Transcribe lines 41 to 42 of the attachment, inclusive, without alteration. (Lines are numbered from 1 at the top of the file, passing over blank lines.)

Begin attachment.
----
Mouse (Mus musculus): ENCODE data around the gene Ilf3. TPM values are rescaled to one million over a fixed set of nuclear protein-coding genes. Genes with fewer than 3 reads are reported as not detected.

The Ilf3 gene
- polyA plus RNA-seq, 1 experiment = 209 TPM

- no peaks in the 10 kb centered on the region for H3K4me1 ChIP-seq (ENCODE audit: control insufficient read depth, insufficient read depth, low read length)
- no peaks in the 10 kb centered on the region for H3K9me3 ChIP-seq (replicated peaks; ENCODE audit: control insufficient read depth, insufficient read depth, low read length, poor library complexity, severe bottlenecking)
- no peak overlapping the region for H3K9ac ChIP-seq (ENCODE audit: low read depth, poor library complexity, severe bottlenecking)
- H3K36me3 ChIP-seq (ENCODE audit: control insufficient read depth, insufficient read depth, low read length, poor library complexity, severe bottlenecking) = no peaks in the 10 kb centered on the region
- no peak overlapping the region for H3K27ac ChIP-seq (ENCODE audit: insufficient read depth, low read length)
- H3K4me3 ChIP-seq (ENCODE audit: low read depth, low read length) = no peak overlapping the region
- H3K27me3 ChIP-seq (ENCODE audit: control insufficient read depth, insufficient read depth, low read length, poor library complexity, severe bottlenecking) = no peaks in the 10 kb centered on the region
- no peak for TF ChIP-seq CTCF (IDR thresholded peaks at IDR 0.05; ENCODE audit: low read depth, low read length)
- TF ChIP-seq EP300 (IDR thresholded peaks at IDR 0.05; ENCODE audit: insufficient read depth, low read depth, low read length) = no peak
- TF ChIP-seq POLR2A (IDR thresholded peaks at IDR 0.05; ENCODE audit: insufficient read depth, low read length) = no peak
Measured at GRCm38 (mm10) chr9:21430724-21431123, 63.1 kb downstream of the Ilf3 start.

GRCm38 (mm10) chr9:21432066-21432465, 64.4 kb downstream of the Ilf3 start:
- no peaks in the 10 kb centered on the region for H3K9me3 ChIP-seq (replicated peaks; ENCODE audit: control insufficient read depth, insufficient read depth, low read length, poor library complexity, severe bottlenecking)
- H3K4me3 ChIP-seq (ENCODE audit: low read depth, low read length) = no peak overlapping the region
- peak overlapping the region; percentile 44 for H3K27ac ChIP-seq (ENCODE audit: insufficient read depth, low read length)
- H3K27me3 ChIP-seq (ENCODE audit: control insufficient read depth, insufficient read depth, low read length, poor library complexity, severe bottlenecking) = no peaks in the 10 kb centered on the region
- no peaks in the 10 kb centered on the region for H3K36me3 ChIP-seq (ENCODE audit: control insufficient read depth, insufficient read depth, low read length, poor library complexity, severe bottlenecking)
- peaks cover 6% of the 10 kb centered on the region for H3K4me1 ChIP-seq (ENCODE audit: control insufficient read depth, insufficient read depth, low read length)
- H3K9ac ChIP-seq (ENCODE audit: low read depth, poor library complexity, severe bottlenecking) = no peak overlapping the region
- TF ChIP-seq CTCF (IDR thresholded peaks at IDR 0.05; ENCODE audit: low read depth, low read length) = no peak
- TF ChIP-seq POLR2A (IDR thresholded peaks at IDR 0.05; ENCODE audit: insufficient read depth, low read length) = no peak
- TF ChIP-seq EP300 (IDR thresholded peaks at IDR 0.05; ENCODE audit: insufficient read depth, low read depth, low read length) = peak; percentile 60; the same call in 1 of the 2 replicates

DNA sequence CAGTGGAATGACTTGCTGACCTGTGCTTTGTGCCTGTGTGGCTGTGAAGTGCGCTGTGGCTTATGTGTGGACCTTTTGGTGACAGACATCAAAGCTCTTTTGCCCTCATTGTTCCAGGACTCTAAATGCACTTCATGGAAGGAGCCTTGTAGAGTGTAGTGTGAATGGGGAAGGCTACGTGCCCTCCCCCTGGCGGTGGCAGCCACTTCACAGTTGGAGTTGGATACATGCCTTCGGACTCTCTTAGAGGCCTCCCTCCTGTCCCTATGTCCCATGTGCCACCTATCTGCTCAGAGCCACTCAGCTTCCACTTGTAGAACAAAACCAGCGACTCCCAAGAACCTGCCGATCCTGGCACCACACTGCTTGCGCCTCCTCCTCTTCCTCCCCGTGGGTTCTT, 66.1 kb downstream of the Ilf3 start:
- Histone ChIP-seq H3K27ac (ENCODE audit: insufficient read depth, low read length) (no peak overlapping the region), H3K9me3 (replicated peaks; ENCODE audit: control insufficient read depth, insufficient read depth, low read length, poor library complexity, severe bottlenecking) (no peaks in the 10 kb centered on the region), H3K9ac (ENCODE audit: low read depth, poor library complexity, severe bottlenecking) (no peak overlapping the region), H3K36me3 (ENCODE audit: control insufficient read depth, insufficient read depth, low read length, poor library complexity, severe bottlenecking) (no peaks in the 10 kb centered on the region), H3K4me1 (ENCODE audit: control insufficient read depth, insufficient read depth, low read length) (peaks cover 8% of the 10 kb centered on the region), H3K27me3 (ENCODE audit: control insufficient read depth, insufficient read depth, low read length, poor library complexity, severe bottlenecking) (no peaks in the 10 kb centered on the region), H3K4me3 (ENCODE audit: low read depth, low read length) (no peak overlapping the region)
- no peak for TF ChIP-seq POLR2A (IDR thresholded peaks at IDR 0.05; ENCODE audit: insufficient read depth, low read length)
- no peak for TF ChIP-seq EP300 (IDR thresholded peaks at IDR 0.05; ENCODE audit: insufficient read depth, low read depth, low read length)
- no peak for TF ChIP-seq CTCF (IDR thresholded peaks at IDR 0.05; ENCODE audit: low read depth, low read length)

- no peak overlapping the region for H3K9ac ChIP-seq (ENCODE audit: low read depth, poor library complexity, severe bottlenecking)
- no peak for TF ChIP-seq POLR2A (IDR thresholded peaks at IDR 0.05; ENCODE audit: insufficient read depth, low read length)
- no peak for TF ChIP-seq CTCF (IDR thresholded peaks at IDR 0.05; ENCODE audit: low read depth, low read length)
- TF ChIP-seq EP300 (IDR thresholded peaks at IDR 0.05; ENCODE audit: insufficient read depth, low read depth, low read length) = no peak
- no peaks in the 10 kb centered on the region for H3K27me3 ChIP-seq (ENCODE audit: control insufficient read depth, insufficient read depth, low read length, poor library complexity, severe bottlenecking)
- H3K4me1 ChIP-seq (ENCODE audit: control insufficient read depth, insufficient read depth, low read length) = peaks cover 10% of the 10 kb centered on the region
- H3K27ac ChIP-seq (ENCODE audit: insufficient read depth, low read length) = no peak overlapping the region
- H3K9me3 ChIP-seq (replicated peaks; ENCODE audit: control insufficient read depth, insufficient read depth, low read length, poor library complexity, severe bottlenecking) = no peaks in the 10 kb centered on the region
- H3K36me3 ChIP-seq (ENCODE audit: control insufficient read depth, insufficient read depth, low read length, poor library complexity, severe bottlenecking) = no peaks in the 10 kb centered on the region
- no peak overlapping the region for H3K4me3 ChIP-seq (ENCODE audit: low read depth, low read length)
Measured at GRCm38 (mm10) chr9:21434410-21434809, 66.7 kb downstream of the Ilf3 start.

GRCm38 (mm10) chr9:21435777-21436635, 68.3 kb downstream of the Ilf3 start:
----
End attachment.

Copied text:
Measured at GRCm38 (mm10) chr9:21434410-21434809, 66.7 kb downstream of the Ilf3 start.

GRCm38 (mm10) chr9:21435777-21436635, 68.3 kb downstream of the Ilf3 start: